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IBM unveils high-capacity, high-speed storage chippery

'Racetrack memory' off to the races

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IBM has scored a blow in the high-stakes prizefight for the title of next-generation non-volatile memory technology, revealing a prototype "racetrack memory" chip baked using the same silicon fab technologies as run-of-the-mill chippery.

Racetrack memory, for those of you who haven't been scoring at home, is competing with such technologies as phase-change memory (PCM), triple-level cell (TLC) NAND, magnetoresistive random-access memory (MRAM) – even IBM's fading MEMS-based (and trés bizarre) Millipede effort.

The goal of IBM's racetrack memory research has been to fabricate a storage technology that marries hard-drive capacities with flash-memory speeds and knock-aroundability. In a nutshell, racetrack memeory involves sending magnetic "stripes" through nanowires, written by imparting spin to the electrons and read by an analog to a hard drive's read head – except that the racetrack memory's read head detects the edges of the magnetic stripes rather than their polarity.

IBM has been working on racetrack technology since the middle of the last decade, first exhibiting a working prototype in 2008. At that time, IBM's marketing minds produced a decidedly gee-whiz, non-technical video explaining the concept behind the technology:

The breakthrough announced this Monday at the IEEE International Electron Devices Meeting (IEDM) in Washington DC, is that Big Blue has placed racetrack-memory nanowires and their support circuitry onto a chip built using standard fabrication tools – a necessary step toward productization and commercialization.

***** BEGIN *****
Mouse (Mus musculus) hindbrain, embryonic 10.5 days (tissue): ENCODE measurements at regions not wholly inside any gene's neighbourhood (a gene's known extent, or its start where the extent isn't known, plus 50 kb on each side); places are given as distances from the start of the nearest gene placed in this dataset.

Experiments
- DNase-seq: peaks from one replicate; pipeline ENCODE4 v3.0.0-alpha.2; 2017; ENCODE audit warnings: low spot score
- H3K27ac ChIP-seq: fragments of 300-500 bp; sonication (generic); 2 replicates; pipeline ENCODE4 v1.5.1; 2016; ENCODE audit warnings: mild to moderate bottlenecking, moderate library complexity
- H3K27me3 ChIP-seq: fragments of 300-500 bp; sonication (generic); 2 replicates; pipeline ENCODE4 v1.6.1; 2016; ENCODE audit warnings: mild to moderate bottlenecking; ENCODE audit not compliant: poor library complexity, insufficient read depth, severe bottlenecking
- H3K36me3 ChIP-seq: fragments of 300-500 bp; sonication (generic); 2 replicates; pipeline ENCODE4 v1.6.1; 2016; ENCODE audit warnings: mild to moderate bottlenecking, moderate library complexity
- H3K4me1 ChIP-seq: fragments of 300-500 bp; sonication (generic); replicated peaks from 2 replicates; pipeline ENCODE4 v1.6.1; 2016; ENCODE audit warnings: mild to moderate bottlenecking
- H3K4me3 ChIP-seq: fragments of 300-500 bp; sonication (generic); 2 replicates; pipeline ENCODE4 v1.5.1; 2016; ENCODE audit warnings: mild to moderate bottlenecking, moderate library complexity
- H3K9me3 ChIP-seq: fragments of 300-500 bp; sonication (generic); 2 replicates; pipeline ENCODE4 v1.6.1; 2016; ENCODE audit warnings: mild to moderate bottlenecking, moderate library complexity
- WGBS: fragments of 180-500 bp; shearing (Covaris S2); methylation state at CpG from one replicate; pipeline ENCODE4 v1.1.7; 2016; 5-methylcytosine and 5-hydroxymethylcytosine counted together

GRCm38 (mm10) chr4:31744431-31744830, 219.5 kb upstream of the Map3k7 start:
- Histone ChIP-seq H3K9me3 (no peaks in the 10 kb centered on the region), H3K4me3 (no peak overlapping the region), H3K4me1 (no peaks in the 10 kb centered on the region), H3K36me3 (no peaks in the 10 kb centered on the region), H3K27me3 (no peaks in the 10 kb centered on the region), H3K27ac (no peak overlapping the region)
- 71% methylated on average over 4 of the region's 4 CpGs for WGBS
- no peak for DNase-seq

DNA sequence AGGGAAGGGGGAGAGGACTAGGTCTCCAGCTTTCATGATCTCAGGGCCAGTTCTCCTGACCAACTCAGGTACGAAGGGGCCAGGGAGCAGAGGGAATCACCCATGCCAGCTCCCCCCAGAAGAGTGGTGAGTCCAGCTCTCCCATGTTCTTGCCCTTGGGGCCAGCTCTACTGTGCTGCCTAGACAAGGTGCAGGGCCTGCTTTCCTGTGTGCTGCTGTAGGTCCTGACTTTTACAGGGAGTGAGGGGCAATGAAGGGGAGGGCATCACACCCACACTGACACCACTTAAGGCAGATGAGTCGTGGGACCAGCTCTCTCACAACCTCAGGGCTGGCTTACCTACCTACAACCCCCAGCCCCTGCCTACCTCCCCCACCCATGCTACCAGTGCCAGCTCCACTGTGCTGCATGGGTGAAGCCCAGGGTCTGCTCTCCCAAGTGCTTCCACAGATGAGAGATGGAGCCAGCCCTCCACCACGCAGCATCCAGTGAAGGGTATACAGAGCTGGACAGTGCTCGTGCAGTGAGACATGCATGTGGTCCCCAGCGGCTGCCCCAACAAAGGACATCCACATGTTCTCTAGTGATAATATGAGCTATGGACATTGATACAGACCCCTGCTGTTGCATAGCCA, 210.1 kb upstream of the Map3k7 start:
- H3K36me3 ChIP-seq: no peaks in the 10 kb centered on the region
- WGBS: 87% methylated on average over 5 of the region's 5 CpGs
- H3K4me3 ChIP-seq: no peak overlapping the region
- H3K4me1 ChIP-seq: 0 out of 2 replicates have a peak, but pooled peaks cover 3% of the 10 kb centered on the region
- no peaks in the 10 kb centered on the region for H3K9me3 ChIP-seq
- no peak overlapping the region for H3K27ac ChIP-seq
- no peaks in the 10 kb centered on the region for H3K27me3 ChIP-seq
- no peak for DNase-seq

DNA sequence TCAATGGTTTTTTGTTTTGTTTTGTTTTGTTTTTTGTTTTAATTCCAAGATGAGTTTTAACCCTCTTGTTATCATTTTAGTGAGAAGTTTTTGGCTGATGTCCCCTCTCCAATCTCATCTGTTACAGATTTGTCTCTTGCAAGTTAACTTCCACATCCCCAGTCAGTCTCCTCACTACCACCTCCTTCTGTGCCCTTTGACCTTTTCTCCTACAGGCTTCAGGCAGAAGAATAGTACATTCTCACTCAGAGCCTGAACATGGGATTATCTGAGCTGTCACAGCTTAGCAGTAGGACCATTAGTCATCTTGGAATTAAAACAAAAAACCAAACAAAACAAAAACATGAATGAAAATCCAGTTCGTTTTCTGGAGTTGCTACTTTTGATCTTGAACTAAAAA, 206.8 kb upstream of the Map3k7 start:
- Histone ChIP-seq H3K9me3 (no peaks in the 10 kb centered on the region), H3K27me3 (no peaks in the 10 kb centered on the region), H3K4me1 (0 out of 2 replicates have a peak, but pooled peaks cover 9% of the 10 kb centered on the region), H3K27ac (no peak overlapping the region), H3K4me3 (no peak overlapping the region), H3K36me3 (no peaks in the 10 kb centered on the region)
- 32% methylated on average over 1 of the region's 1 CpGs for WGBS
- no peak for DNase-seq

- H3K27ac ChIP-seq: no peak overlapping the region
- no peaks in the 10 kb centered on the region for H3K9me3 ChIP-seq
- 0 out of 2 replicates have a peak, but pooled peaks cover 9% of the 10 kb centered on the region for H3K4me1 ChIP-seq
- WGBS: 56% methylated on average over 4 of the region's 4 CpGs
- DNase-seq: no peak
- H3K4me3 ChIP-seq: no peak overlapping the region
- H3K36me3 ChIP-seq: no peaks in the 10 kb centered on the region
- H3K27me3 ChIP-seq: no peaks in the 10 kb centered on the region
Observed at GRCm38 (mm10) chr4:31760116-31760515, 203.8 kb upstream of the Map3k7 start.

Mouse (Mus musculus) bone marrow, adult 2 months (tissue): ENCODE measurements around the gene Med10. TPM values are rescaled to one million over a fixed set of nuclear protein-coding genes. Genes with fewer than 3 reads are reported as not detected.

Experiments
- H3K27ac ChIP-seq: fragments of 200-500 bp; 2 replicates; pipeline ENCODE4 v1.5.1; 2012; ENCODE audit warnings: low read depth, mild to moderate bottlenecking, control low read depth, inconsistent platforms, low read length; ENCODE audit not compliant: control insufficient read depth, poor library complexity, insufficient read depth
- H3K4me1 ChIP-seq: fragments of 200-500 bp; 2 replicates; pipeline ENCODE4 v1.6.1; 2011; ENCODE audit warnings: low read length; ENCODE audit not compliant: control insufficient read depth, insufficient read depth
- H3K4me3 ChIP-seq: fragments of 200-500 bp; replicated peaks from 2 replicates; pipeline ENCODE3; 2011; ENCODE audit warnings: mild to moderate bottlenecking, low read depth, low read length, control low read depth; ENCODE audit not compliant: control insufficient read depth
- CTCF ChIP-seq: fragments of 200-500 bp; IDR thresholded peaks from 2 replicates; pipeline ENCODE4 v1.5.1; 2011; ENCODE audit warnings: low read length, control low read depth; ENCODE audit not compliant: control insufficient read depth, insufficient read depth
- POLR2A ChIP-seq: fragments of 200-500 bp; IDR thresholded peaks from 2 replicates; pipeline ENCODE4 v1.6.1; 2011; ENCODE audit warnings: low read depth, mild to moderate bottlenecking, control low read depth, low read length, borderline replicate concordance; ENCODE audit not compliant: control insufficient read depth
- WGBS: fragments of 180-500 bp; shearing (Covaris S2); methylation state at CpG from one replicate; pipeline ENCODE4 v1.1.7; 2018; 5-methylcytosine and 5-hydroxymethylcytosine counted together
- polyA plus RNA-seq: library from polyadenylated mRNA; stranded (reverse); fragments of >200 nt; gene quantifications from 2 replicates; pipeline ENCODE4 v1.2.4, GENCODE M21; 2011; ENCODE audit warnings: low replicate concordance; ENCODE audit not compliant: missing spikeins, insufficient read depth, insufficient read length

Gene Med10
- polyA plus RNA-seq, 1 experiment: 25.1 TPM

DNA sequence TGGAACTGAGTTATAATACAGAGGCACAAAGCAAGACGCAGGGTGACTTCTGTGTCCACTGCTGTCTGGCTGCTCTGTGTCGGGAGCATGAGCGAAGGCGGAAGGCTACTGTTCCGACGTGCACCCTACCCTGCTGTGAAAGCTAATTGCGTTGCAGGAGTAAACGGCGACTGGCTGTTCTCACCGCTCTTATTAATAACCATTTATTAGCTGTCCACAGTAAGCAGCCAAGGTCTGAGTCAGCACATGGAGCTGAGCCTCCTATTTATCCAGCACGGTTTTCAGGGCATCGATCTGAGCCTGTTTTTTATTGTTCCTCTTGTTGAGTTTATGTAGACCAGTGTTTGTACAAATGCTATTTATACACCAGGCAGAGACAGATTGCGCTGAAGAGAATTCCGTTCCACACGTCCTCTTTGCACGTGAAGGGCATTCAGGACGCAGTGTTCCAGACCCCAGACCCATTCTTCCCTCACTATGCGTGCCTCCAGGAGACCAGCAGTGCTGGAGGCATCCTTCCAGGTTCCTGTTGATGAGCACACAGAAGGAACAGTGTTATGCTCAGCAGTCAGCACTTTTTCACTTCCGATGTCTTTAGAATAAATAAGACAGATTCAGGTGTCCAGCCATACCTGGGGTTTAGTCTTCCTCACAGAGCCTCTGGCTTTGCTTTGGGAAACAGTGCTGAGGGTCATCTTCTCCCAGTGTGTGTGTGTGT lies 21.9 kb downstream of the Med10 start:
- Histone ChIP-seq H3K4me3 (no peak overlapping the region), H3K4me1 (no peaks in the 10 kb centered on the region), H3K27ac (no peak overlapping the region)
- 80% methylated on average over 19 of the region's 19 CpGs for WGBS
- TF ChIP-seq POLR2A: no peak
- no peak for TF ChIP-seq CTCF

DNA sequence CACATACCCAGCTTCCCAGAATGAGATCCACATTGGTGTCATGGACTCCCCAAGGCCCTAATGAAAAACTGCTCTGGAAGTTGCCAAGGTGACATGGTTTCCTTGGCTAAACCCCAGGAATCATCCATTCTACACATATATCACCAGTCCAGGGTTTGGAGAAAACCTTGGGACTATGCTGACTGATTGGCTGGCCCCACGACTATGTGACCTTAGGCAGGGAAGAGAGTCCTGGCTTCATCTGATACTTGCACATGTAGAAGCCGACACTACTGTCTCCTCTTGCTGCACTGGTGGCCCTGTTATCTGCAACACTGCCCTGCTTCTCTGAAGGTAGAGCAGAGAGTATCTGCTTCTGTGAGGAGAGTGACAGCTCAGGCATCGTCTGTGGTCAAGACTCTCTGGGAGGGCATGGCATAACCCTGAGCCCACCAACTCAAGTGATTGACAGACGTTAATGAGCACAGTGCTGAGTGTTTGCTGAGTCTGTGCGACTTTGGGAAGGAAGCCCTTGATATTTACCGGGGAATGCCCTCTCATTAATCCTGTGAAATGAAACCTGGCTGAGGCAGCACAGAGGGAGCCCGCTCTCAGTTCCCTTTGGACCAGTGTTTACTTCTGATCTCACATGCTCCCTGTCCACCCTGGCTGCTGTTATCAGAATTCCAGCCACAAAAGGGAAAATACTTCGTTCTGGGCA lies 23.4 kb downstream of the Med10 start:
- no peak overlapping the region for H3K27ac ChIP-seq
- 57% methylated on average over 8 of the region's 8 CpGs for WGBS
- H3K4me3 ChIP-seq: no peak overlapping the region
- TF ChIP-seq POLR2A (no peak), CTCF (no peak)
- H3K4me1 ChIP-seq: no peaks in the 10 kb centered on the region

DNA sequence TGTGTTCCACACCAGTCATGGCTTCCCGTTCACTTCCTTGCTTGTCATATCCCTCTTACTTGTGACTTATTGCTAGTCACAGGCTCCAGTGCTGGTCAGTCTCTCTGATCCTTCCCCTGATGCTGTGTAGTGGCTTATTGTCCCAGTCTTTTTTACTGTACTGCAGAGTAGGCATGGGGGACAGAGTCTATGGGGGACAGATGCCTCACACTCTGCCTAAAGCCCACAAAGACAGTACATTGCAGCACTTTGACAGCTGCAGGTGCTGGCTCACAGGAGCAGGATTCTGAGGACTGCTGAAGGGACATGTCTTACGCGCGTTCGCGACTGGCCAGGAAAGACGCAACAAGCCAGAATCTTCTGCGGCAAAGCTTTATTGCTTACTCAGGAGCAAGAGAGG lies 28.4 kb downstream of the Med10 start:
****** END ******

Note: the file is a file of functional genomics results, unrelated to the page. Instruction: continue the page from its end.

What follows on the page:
The IBM chip's nanowires are formed by depositing a nickel-iron coating on top of silicon, then etching it into separate wires using standard chip-baking photolithography. Each nanowire is about 10 micrometers long, 150 nanometers wide, and 20 nanometers, according to MIT's Technology Review.

Dafiné Ravelosona of France's Institute of Fundamental Electronics, who is also working on racetrack memory tech, told Technology Review that the IBM chip is "a nice demonstration," but since it can only move one bit at a time on the wire, not a series of bits, much more work needs to be done.

IBM's racetrack-memory daddy, Stuart Parkin, responded to Ravelosona by saying "We're focusing on exactly this question." In specific, Parkin and his team are looking at materials that hold domains more tightly, and thus can more easily contain multiple stripes on the same nanowire.

Exactly when the multi-stripe problem will be solved is not known, but don't expect racetrack memory to appear in your Ultrabook anytime soon. While IBM continues to work on it, of course, work will also continue on its competitors in the battle for the next-gen nonvolatile memory crown. ®

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